View Full Version : The Rise of Pragmatism

12th March 2003, 02:36
Cuts in Japan's overseas aid budget may be just the first phase of a shift towards a more self-interested foreign policy, says Jonathan Watts
The Guardian, Tuesday March 11, 2003
"Small is beautiful" - that classic example of media spin - has become the message of the Japanese government as it switches the focus of its shrinking overseas development aid (ODA) programme.
Until recently, the world's most generous donor, Japan has been forced to cut back on its largesse by persistent economic woes that have seen its public debt balloon to 138% of gross domestic product - by far the worst borrowing rate of any developed country.
But as well as making a virtue of necessity, the change in direction of Tokyo's ODA policy appears to have been influenced by three other contemporary trends: a declining belief in multilateralism, growing attention on security rather than development, and a rising recognition that software (good global publicity) is at least as important as hardware (lucrative overseas construction projects for Japanese firms.)
Earlier this month, the lower house of parliament passed the government's 81.8 trillion yen (434.9bn), including a 5.8% reduction in aid spending. The third cut in three years brings Tokyo's ODA spending down to 857.8bn yen, well behind the United States in terms of total spending even though Japan proudly held the top spot for more than 10 years.
Constrained from using military force by its pacifist constitution, Japan has relied heavily on aid to project influence overseas. But it has been forced to scale it back by a fiscal crisis that will see the government issue a record 36.4bn yen of bonds this year.
Grant aid, including technical assistance, will fall 6.7% to 558.9bn yen, and contributions to international organisations will fall 10.6% to 247.9bn yen. The United Nations Development Programme and the United Nations High Commissioner for Refugees will escape with no change.
Among the worst affected will be the World Bank, which will see its contributions reduced, and China, which suffered a 25% cut in aid from Tokyo last year. Japanese foreign ministry officials say the cuts will not adversely affect efforts to help raise living standards in poorer countries. But the steady decline, following reductions of 3% and 10% in the past two years, has alarmed many.
"I fully understand that they have had to cut back a bit at this moment because of domestic pressure," World Bank president James Wolfensohn said earlier this year, "but I don't think it is in Japan's interests to cut back too much."
The change of emphasis will also see Japan put less effort into low-profile development projects, and more into high-profile peace-brokering activities, such as hosting and part-funding the Sri Lanka peace talks in Tokyo this week.
As well as cash, the prime minister, Junichiro Koizumi, is keen to contribute with resources and manpower for peacekeeping operations, such as that in East Timor, and rear-echelon support for US military action in Afghanistan.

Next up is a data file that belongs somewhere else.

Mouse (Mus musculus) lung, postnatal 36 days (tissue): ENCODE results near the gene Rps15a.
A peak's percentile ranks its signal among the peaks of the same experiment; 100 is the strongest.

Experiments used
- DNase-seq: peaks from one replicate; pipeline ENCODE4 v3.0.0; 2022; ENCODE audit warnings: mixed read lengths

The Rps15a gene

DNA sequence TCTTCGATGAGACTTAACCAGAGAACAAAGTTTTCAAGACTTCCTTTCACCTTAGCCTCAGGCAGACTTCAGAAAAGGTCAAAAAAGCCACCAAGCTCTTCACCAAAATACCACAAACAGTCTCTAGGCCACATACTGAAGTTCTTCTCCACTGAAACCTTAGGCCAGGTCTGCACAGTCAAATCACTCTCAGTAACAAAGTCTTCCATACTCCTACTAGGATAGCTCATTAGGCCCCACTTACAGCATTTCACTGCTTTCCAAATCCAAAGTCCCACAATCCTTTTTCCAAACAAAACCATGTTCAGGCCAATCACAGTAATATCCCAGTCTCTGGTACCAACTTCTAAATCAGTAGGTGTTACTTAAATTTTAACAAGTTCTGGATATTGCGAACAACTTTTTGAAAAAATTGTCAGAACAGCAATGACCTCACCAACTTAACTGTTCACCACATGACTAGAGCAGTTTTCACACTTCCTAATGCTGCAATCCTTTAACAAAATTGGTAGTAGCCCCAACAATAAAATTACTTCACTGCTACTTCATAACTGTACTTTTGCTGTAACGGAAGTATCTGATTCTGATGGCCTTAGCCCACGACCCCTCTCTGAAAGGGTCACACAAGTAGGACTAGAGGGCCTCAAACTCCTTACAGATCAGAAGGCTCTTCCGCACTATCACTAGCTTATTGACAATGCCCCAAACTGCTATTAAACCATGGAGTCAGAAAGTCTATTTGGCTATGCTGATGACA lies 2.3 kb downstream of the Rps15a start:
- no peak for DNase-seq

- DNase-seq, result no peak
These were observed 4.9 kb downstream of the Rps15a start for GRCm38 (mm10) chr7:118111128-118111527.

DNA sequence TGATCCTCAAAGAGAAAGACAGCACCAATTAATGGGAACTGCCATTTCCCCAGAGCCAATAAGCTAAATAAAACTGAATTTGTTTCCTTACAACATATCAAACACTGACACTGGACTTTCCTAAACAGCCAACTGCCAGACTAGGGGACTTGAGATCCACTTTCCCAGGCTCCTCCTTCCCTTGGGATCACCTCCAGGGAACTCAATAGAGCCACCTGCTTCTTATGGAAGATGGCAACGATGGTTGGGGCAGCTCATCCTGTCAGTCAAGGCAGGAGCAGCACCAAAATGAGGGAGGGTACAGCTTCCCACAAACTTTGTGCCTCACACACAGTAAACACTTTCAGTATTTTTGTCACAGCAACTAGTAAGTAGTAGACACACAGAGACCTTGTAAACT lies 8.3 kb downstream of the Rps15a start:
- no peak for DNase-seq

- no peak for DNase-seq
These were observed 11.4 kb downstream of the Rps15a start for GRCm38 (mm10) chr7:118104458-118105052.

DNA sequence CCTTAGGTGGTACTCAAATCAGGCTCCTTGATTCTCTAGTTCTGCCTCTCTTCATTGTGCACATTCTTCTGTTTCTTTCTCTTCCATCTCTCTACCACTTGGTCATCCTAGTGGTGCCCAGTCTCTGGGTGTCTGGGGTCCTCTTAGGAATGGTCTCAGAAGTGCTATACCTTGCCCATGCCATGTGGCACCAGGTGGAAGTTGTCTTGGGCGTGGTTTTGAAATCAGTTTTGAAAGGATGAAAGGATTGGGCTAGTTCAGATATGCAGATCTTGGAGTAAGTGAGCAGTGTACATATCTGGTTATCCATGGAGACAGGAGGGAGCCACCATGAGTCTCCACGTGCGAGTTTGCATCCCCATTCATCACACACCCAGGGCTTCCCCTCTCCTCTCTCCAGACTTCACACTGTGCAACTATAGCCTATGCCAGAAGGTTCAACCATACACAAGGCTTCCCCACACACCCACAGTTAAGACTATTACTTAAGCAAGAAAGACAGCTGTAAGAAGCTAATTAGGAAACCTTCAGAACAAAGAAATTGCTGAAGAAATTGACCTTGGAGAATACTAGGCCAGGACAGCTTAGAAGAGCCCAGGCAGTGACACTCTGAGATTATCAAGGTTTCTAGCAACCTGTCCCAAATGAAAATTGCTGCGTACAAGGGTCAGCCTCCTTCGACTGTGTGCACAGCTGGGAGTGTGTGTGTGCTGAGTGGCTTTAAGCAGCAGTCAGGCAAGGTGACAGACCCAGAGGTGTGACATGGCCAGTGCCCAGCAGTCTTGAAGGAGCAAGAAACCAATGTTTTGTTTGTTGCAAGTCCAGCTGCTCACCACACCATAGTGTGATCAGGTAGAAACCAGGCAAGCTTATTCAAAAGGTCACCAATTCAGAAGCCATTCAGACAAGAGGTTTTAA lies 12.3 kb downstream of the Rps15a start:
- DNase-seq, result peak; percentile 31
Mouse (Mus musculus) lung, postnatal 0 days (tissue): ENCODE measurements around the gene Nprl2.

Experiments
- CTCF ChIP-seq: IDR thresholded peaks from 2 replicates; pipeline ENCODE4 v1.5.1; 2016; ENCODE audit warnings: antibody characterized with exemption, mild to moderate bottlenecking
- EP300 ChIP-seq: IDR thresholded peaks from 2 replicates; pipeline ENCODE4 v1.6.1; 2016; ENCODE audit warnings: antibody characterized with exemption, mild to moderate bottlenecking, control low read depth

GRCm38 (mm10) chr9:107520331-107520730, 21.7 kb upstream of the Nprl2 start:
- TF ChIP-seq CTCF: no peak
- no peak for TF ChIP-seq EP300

This shift is partly a consequence of the arrest last year of Muneo Suzuki, a ruling party power broker who milked the aid budget by taking kickbacks from construction firms involved in overseas projects.
But the change also reflects a feeling in Japan that its leading financial contribution to international aid programmes over the past decade has not been sufficiently appreciated.
Foreign ministry officials still flinch at any mention of the 1991 Gulf War, when Japan's $13bn (8.1bn) contribution was dismissed as chequebook diplomacy because no personnel were dispatched. There is also growing frustration at the lack of progress in Japan's bid to become a permanent member of the UN security council.
But even bigger changes may well be in the pipeline. Mr Koizumi has established a taskforce to review Japan's foreign policy in the light of the rising power of China, new international security concerns and the economic challenges posed by globalisation.
Its proposals are contained within a paper that stresses the need for a more selfish approach to foreign policy. "Without a debate on national interest it is impossible to set a course for the nation," the document says.
It is far from certain that the proposals will be adopted wholesale by the government, but at a time of aid cuts they strengthen the impression that foreign policy debate in Japan is moving away from long-term multilateralism and towards a more self-interested, short-term and regionally-focused approach.
Pragmatism - especially in coordinating policy with the United States - appears to be the guiding principle. When Pakistan and India declared themselves nuclear powers, Japan suspended aid to the two nations to reinforce its diplomatic goal of non-proliferation, an idealistic legacy of the Hiroshima and Nagasaki atomic bombings. Yet, aid was quickly resumed when Washington needed the support of Pakistan for its campaign in Afghanistan.
The latest budget also reflects these new priorities with the first ever "human security" allocation - of grants worth 15bn yen - for dealing with post-conflict situations. Such a shift will heighten existing concerns that Japan's aid budget is being used less and less for peaceful development purposes and more and more for national security and the preservation of the bilateral alliance with the United States.
For the moment, however, the main driver for change is as likely to be economic as ideological. Given the dire straits of the government's finances, Japan may have little choice other than to trim its foreign policy ambitions. The developing world will increasingly be feeling the financial chill in Tokyo.